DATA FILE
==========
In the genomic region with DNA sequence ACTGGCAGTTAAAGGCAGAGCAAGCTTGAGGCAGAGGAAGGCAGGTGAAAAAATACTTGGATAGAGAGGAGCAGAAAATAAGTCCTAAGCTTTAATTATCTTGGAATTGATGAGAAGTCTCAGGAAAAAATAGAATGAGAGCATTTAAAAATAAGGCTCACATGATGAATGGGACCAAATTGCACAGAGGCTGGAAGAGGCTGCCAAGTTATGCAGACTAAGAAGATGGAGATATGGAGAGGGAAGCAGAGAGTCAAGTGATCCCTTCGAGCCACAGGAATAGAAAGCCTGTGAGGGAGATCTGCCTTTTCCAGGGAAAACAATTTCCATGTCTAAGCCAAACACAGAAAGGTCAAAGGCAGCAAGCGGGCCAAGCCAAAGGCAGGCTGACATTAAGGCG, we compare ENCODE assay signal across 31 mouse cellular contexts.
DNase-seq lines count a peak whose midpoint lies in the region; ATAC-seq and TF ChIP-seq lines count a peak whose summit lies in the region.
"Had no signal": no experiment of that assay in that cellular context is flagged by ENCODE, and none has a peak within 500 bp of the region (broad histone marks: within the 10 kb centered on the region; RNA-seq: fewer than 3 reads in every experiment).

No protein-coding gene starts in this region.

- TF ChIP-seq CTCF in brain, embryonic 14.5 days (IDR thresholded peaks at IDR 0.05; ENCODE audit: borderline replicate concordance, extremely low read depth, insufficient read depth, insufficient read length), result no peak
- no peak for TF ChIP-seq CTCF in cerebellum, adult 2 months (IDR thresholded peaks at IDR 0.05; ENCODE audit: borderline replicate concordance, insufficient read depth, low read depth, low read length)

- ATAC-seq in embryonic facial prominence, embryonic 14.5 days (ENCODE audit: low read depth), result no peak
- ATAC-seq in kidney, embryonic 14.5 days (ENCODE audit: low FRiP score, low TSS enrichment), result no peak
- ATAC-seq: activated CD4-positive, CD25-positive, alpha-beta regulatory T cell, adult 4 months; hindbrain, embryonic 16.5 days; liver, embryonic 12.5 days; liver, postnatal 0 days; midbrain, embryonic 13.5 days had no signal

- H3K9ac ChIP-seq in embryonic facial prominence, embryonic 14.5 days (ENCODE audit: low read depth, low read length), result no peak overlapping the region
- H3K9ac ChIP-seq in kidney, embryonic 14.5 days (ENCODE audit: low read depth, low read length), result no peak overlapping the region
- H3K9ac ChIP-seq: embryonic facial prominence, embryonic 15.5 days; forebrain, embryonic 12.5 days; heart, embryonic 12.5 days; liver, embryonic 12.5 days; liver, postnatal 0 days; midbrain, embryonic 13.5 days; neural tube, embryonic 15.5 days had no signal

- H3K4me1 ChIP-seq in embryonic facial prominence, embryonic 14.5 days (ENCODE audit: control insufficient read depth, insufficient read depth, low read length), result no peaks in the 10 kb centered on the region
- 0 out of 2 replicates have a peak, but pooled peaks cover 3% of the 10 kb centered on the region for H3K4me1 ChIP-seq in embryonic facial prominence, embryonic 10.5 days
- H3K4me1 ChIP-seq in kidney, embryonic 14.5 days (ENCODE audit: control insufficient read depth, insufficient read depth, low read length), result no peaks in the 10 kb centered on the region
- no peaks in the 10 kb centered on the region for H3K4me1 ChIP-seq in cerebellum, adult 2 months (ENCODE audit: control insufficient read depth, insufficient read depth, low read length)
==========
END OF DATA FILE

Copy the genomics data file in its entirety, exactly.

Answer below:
In the genomic region with DNA sequence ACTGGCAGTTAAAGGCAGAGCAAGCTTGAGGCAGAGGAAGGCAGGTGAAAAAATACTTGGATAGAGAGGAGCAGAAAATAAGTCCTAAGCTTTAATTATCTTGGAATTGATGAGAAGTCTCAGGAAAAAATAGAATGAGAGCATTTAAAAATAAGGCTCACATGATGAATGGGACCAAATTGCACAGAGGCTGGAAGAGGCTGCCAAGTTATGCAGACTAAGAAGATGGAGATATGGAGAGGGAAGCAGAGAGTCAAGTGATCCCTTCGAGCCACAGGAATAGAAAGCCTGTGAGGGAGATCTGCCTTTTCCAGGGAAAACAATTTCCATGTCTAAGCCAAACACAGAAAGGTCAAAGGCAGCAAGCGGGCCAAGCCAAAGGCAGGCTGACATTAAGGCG, we compare ENCODE assay signal across 31 mouse cellular contexts.
DNase-seq lines count a peak whose midpoint lies in the region; ATAC-seq and TF ChIP-seq lines count a peak whose summit lies in the region.
"Had no signal": no experiment of that assay in that cellular context is flagged by ENCODE, and none has a peak within 500 bp of the region (broad histone marks: within the 10 kb centered on the region; RNA-seq: fewer than 3 reads in every experiment).

No protein-coding gene starts in this region.

- TF ChIP-seq CTCF in brain, embryonic 14.5 days (IDR thresholded peaks at IDR 0.05; ENCODE audit: borderline replicate concordance, extremely low read depth, insufficient read depth, insufficient read length), result no peak
- no peak for TF ChIP-seq CTCF in cerebellum, adult 2 months (IDR thresholded peaks at IDR 0.05; ENCODE audit: borderline replicate concordance, insufficient read depth, low read depth, low read length)

- ATAC-seq in embryonic facial prominence, embryonic 14.5 days (ENCODE audit: low read depth), result no peak
- ATAC-seq in kidney, embryonic 14.5 days (ENCODE audit: low FRiP score, low TSS enrichment), result no peak
- ATAC-seq: activated CD4-positive, CD25-positive, alpha-beta regulatory T cell, adult 4 months; hindbrain, embryonic 16.5 days; liver, embryonic 12.5 days; liver, postnatal 0 days; midbrain, embryonic 13.5 days had no signal

- H3K9ac ChIP-seq in embryonic facial prominence, embryonic 14.5 days (ENCODE audit: low read depth, low read length), result no peak overlapping the region
- H3K9ac ChIP-seq in kidney, embryonic 14.5 days (ENCODE audit: low read depth, low read length), result no peak overlapping the region
- H3K9ac ChIP-seq: embryonic facial prominence, embryonic 15.5 days; forebrain, embryonic 12.5 days; heart, embryonic 12.5 days; liver, embryonic 12.5 days; liver, postnatal 0 days; midbrain, embryonic 13.5 days; neural tube, embryonic 15.5 days had no signal

- H3K4me1 ChIP-seq in embryonic facial prominence, embryonic 14.5 days (ENCODE audit: control insufficient read depth, insufficient read depth, low read length), result no peaks in the 10 kb centered on the region
- 0 out of 2 replicates have a peak, but pooled peaks cover 3% of the 10 kb centered on the region for H3K4me1 ChIP-seq in embryonic facial prominence, embryonic 10.5 days
- H3K4me1 ChIP-seq in kidney, embryonic 14.5 days (ENCODE audit: control insufficient read depth, insufficient read depth, low read length), result no peaks in the 10 kb centered on the region
- no peaks in the 10 kb centered on the region for H3K4me1 ChIP-seq in cerebellum, adult 2 months (ENCODE audit: control insufficient read depth, insufficient read depth, low read length)